Prepared by Goodluck Nkini Manager Trade Finance CRDB Bank Limited. March 2005
Definition: Trade financing is the provision of any form of financing that enables a trading activity to take place and which may be made directly to the supplier, to facilitate procurement of items for immediate sale and/or for storage for future activities,or it could be provided to the buyer, to enable him meet contract obligations.
Importance of Trade Finance
The availability of trade finance, particularly in developing and least-developed countries, plays a crucial role in facilitating international trade. Exporters with limited access to working capital often require financing to process or manufacture products before receiving payments. Conversely, importers often need credit to buy raw materials, goods and equipment from overseas.
The Role played by a Commercial Bank
Provide Information to buyers and sellers (advisory role)
Settlements for Trade Transactions
Manage currency risks
Take market risks
Settlements for Trade Transactions Open Account
Letters of Credit
Provide Financing Working capital loans or overdraft, term loans. Issuing Bank Guarantees Issuance of Letters of credit (L/Cs) Accepting and Confirming Letters of Credit Discounting Export documents Structured finance
Manage Currency risks Banks are capable of minimizing Exchange rate fluctuation risk between major traded currencies through a hedging operation by taking a reverse position in the forward market or using options (to buy or to sell) foreign exchange in the futures market, thereafter be able to provide importers and exporters with competitive rates for : Spot Markets Forward Markets Options Swap Etc.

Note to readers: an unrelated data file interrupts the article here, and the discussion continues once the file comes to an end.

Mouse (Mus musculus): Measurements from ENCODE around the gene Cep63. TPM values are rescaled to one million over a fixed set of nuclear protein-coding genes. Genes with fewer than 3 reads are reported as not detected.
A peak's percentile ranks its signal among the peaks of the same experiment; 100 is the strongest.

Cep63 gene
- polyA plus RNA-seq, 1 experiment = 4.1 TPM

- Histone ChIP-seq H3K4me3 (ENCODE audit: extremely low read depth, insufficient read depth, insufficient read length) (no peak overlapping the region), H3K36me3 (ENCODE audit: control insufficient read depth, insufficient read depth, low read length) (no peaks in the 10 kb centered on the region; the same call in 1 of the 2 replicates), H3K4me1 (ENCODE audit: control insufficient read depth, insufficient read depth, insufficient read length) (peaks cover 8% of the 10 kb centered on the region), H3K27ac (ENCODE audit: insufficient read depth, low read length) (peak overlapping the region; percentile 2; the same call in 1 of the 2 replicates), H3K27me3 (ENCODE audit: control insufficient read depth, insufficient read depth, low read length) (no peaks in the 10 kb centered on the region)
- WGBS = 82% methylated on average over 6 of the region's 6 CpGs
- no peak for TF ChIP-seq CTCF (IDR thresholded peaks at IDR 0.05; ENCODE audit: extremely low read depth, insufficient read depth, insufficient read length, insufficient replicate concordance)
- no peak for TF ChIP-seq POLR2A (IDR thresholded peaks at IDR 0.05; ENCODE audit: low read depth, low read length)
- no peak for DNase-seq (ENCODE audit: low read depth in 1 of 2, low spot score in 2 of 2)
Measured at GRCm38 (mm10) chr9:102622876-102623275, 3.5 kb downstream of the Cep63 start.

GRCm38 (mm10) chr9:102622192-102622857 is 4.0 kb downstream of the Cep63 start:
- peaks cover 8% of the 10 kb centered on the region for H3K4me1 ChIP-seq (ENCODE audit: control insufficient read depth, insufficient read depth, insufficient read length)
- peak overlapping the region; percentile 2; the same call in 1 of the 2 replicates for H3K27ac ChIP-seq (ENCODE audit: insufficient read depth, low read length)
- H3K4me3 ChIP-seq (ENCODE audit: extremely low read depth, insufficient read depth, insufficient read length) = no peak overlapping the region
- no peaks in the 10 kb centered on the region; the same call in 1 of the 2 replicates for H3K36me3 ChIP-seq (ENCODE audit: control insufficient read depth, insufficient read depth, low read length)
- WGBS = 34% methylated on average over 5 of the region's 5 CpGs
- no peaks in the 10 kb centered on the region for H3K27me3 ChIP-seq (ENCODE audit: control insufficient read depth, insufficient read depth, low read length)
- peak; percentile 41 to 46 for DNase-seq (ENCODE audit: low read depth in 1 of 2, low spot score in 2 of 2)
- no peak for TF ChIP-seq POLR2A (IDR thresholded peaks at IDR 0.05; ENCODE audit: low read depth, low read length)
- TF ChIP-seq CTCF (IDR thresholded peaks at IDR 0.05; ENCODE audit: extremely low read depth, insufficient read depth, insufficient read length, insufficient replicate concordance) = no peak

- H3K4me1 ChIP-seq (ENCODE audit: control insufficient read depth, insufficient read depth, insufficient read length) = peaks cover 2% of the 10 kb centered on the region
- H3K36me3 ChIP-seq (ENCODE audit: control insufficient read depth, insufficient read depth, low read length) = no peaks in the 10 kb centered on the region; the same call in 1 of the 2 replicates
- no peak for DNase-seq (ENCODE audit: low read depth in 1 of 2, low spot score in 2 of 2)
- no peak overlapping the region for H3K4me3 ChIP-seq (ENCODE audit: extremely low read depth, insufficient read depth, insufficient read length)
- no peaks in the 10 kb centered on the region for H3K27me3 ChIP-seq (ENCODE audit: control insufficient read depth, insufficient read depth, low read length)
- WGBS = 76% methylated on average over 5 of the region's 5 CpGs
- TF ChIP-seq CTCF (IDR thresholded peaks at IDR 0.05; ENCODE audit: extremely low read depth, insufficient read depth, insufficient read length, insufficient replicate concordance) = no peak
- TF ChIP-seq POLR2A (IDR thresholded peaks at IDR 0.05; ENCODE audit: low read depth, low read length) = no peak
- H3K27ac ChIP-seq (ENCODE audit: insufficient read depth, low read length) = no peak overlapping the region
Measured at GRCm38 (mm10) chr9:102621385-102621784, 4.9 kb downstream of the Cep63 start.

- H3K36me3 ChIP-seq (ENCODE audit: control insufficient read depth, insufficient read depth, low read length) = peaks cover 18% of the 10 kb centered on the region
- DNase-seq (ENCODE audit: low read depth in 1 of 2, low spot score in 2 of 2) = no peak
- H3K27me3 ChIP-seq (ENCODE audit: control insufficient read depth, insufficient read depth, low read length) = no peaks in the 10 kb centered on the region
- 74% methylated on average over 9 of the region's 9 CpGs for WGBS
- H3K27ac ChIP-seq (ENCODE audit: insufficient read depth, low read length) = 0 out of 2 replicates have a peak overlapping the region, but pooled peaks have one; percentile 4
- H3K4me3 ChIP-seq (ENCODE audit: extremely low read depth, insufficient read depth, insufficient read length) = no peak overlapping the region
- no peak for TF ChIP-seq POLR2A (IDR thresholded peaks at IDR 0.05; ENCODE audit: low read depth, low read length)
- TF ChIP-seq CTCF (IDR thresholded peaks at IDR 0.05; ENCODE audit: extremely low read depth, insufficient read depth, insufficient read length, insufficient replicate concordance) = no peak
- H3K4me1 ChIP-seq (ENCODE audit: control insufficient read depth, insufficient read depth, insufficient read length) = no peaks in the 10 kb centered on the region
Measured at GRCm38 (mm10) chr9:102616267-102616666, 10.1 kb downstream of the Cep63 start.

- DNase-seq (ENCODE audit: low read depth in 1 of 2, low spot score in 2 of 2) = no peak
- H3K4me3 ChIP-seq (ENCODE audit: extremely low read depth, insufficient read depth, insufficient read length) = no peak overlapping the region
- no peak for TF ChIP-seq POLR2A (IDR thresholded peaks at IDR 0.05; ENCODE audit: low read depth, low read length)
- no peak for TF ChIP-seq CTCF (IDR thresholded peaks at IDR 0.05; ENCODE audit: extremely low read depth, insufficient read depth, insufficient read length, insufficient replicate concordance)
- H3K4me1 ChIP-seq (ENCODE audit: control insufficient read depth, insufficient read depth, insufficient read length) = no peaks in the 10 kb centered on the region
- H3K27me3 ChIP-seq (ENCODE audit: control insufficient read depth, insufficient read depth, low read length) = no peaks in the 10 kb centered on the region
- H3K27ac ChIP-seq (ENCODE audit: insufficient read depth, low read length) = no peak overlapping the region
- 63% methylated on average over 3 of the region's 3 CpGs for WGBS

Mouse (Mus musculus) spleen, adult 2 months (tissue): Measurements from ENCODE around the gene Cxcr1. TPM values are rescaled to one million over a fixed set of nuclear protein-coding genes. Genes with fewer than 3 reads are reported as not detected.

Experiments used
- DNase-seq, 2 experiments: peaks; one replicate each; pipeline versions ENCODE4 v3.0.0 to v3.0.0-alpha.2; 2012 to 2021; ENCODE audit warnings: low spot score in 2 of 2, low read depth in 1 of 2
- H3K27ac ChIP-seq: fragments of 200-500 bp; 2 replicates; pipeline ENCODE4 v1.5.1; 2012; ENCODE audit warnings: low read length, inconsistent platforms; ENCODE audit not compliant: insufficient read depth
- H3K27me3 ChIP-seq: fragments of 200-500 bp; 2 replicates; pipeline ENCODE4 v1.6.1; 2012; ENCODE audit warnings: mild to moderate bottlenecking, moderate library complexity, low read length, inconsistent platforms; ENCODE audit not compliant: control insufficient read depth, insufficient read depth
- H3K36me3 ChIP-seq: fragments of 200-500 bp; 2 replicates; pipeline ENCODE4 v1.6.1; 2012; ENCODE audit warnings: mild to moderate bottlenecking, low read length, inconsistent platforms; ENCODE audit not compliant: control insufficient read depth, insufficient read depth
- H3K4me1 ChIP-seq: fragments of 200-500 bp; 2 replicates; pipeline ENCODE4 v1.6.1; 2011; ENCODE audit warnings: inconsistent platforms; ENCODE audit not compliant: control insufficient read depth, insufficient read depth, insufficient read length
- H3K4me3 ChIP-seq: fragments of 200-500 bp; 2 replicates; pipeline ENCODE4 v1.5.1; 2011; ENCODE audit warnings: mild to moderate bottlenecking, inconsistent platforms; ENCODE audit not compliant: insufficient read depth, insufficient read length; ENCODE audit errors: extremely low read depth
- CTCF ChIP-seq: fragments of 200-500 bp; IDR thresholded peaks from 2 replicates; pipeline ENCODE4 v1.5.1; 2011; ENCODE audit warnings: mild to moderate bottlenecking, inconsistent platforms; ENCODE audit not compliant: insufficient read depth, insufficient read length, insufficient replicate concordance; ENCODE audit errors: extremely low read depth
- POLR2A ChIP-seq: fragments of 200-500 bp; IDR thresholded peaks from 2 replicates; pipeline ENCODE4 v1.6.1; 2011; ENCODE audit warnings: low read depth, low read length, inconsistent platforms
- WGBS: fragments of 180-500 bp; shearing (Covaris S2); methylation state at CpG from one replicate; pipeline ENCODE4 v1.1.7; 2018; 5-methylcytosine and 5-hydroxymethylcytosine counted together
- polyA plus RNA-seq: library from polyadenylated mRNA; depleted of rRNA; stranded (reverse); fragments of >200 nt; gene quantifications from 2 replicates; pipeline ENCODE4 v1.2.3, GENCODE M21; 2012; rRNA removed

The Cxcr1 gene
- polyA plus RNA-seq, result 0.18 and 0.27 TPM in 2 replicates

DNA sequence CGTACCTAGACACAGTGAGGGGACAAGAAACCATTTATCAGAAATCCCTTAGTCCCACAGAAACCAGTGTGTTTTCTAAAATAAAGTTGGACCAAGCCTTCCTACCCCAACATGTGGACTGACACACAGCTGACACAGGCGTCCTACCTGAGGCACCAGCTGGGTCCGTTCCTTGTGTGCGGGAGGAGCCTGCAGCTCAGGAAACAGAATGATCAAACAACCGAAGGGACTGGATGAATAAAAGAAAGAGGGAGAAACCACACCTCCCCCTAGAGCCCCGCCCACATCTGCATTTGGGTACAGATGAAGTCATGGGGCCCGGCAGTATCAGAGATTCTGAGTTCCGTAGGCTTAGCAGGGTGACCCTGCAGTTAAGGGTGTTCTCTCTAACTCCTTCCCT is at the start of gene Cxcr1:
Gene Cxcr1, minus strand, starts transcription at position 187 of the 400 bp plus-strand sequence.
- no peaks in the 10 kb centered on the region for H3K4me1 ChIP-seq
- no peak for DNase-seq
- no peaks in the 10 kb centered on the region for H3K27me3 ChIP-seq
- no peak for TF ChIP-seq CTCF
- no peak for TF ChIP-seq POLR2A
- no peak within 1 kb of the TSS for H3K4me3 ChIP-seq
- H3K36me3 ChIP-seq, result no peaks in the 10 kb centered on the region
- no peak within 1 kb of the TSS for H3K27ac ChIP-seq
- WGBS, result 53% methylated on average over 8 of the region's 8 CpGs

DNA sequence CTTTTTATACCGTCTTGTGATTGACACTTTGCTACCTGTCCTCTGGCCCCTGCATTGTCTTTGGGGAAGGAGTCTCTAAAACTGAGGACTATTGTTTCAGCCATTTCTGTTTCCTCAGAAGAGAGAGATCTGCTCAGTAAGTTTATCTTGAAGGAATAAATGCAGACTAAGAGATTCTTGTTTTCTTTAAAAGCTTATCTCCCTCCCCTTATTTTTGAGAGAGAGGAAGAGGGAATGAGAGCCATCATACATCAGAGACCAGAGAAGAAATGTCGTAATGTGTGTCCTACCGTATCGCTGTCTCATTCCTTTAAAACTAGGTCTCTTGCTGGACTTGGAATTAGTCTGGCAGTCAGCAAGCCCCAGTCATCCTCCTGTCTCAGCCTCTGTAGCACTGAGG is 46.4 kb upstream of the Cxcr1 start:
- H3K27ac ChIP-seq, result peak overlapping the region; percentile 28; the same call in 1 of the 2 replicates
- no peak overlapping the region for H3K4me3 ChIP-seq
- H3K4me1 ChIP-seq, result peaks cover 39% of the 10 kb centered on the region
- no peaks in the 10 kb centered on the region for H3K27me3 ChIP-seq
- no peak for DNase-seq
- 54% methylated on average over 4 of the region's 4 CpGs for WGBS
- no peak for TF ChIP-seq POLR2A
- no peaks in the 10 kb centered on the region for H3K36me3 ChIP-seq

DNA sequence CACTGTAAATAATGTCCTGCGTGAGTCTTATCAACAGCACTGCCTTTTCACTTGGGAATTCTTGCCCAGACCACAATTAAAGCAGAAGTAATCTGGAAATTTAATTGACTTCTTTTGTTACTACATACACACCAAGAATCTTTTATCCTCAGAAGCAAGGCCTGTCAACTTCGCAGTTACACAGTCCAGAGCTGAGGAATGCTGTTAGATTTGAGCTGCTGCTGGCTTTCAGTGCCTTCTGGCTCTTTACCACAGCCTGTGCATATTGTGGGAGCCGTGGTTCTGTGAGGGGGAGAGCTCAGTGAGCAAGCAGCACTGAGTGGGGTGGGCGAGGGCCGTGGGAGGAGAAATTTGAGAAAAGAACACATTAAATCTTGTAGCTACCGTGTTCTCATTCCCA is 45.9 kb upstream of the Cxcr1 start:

Take Market risks One risk caused by forces of demand and supply is related to price volatility. Banks are capable of selling price hedging options to exporters to guarantee price in the future. Here we are emphasizing commodity options because while commodities are believed to be price volatile by nature, they account for more than 75% of exports from Tanzania.
Financial Impediments for Import and Exports Financing problems: Lack of Security/Collaterals •Bank and Financial institutions act requires lending to the limit of 25%, 10% and 5% of the lending bank’s or financial institutions core capital if its fully secured, partly secured or unsecured respectively. Banks perceive high risks associated with small scale lending, because of high costs of administering such loans and difficulty of enforcing contracts, partly due to cultural behavior of not re-paying loans and as the result of an inadequate legal framework and inefficient court system
Financial Impediments for Import and Exports Financing problems: Absence of counter party financing alternatives outside the banking system •Promissory notes, Bill of Exchange, Counter trade, Forfeiting, Suppliers credit etc. High costs of borrowing to compensate banks for credit risks (Interest rates, application fee, facility fee) Regulatory issues •Difficulties for importers and banks to comply with Foreign currency externalization documentation requirement.
Other Impediments for Import and Exports Compliance to terms of Trade •Documentations Absence of reliable Market information about •Counter party risks and trading requirements. Missing link to buyers and sellers (Financial institutions link) Infrastructure gap •Transportation, Storage, Clearing & forwarding. Price Volatility for export especially commodities Absence of Quality verification leading to quality risk
Financial Impediments for Import and Exports Countries belonging to different trading blocks especially neighboring countries leading to restricted trading between traders of the countries in different block e.g. Tanzania is not a member of COMESA unlike its neighbors such Burundi, Rwanda, Zambia etc....